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The Honolulu Advertiser
Posted on: Tuesday, July 19, 2005

Senate delays Akaka bill debate

By Derrick DePledge
Advertiser Staff Writer


WASHINGTON — Hawai'i's top political leaders worked behind the scenes yesterday in a collective push to get a vote on a Native Hawaiian federal recognition bill in the U.S. Senate.

Gov. Linda Lingle met with officials at the White House and started talking with Republican senators whose support is critical to the bill's passage. U.S. Sen. Daniel Akaka, D-Hawai'i, and U.S. Sen. Dan Inouye, D-Hawai'i, pressed Republican leaders to bring the bill to the floor.

Debate was expected to begin yesterday but was delayed because Republicans had not agreed on potential amendments. Aides to Hawai'i lawmakers said debate could begin today.

Conservative Republicans have blocked the bill in the Senate since 2000, but Republican leaders have promised Akaka and Inouye a vote by August.

"The future of Hawai'i's people, and my grandchildren, are in this bill," Akaka said.

The bill would recognize Native Hawaiians as an indigenous people, similar to American Indians and Alaska Natives, and create a process for Hawaiians to form their own government.

State Attorney General Mark Bennett and staff for Hawai'i lawmakers are talking with the U.S. Department of Justice about changes to the bill that might be enough to get the administration's support. Among the stickiest issues, according to people familiar with the talks, is whether the bill should preclude or limit the statute of limitations on financial claims by Hawaiians against the U.S. government. The bill now contains a 20-year limit on claims, which the Justice Department believes is too long.

The potential changes likely would be added as the debate unfolds in the Senate.

But the fundamental objection by conservatives is that the bill would separate people based on race. U.S. Sen. Jon Kyl, R-Ariz., and other opponents have questioned whether the bill is constitutional, a theme also being crystallized among Republicans in the U.S. House.

The House Judiciary subcommittee on the Constitution is holding a hearing on the bill today, which might reveal the extent of the opposition in the House.

"We'll have to explain that it's not race-based. It's based upon the Constitution. It's based upon history," Inouye said.

The jostling that delayed the bill yesterday was not unusual in the Senate, where rules and tradition give individual senators the power to put a hold on legislation. Senators also often try to attach unrelated items to bills moving toward a vote. Republicans apparently are considering several amendments, including an apology to American Indians.

Akaka, normally congenial, was so frustrated he considered holding up other legislation in retaliation. He said Republicans have made a commitment to bring the bill to the floor.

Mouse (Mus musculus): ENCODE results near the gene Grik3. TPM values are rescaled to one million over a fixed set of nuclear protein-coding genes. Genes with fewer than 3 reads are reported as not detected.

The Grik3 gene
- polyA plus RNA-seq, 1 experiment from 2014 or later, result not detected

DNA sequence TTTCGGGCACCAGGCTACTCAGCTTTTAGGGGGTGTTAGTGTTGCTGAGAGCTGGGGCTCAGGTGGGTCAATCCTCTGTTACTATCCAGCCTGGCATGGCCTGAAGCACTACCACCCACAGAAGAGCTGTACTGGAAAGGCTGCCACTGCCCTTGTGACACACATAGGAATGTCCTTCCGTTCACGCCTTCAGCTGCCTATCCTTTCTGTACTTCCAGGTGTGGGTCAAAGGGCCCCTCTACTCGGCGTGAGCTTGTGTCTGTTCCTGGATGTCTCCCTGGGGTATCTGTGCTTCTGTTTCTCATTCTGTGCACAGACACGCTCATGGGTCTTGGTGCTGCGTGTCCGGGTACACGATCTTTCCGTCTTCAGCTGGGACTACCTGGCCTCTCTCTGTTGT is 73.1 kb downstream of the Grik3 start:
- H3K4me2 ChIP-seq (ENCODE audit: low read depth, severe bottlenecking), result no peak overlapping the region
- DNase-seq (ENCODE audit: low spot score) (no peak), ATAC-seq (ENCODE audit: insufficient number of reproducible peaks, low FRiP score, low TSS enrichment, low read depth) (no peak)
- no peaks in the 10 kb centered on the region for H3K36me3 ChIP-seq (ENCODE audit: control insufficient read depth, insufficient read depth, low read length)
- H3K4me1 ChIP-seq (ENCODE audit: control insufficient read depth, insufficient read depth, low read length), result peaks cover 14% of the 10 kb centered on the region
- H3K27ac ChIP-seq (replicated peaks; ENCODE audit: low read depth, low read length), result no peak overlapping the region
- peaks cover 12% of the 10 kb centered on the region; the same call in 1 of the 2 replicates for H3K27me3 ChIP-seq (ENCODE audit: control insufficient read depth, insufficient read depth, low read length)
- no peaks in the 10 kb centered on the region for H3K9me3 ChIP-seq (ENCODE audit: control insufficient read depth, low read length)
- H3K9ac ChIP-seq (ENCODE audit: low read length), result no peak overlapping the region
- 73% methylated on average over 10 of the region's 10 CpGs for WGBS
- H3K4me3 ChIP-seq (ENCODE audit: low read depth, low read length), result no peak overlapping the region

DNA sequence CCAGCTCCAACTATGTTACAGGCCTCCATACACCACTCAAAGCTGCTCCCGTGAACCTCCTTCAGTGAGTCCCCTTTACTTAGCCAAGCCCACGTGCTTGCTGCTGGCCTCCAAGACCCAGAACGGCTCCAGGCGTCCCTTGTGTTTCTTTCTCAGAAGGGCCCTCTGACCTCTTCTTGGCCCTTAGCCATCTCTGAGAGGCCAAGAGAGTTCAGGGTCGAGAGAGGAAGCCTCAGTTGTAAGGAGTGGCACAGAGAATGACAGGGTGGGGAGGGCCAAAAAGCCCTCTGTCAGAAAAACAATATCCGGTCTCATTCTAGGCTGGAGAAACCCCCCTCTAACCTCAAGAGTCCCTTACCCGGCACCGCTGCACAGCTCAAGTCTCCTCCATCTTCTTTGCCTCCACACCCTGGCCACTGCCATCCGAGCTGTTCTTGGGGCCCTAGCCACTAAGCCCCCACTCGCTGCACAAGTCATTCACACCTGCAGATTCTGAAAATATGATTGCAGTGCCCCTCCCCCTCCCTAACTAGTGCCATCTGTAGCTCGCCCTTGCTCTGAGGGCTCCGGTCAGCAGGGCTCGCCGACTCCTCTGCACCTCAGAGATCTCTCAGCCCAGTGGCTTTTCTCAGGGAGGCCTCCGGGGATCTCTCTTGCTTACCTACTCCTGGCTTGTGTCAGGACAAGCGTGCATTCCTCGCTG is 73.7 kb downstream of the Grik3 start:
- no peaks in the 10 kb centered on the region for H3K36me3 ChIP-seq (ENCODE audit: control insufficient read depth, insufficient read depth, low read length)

"We're still striving for that agreement," Akaka said.

As the Akaka bill gains more national exposure, powerful voices are getting involved.

In a coup for the bill's supporters, Viet Dinh, a former assistant attorney general at the Justice Department under President Bush, has written a paper arguing that Congress has both the moral and legal authority to enact the bill.

Dinh, an architect of the USA Patriot Act after the Sept. 11, 2001, terrorist attacks, wrote that the Constitution gives Congress the power to legislate regarding Indian tribes, and that power extends to Native Hawaiians.

"The answer to both questions is yes, especially given the moral and legal obligations the United States acquired for overthrowing the then-sovereign kingdom of Hawai'i in 1893," Dinh wrote.

The paper, prepared for the state Office of Hawaiian Affairs, will be given to House lawmakers at the subcommittee hearing today.

On the other side, Tony Perkins of the Family Research Council, an influential conservative group, called the bill "seriously flawed" yesterday and urged his supporters to ask senators to oppose it.

"The notion that Congress should just create a Native Hawaiian 'tribe' in order to treat them 'the same' as American Indians and Alaska Natives is against our history," Perkins wrote in his Washington Update.

The coordinated effort by Lingle, the congressional delegation, the Office of Hawaiian Affairs and Mayor Mufi Hannemann has given Hawai'i a presence here this week, as both the Akaka bill and the future of Pearl Harbor Naval Shipyard are in question.

Aides to Hawai'i lawmakers say Lingle's role could be pivotal on the Akaka bill, since Republicans control the White House and Congress. The governor hopes to meet with Republican senators today at their caucus, in addition to her talks with individual senators.

"I tell them that the Akaka bill is a simple matter of justice and fairness for the Native Hawaiian people, to allow them to begin a process that they can set up an entity to make certain that they have authority over their own lands and their own resources," Lingle said.

The Bush administration has not taken a stand on the bill and Lingle, in the past, has said that Hawai'i lawmakers had asked her to at least keep the administration neutral.

U.S. Rep. Ed Case, D-Hawai'i, said a signal from the White House would break Republican opposition. "A clear expression of support from the White House is the best of all worlds," he said.


The Akaka bill is known formally as S 147, or the Native Hawaiian Government Reorganization Act of 2005.

In the U.S. Senate: Debate may begin on the floor today, continuing intermittently.

In the U.S. House: The House Judiciary subcommittee on the Constitution will hold a hearing today at 2 p.m. EDT (8 a.m., Hawai'i time). The topic: "Can Congress Create a Race-Based Government? The Constitutionality of HR 309 and S 147, the 'Native Hawaiian Government Re-organization Act of 2005.' "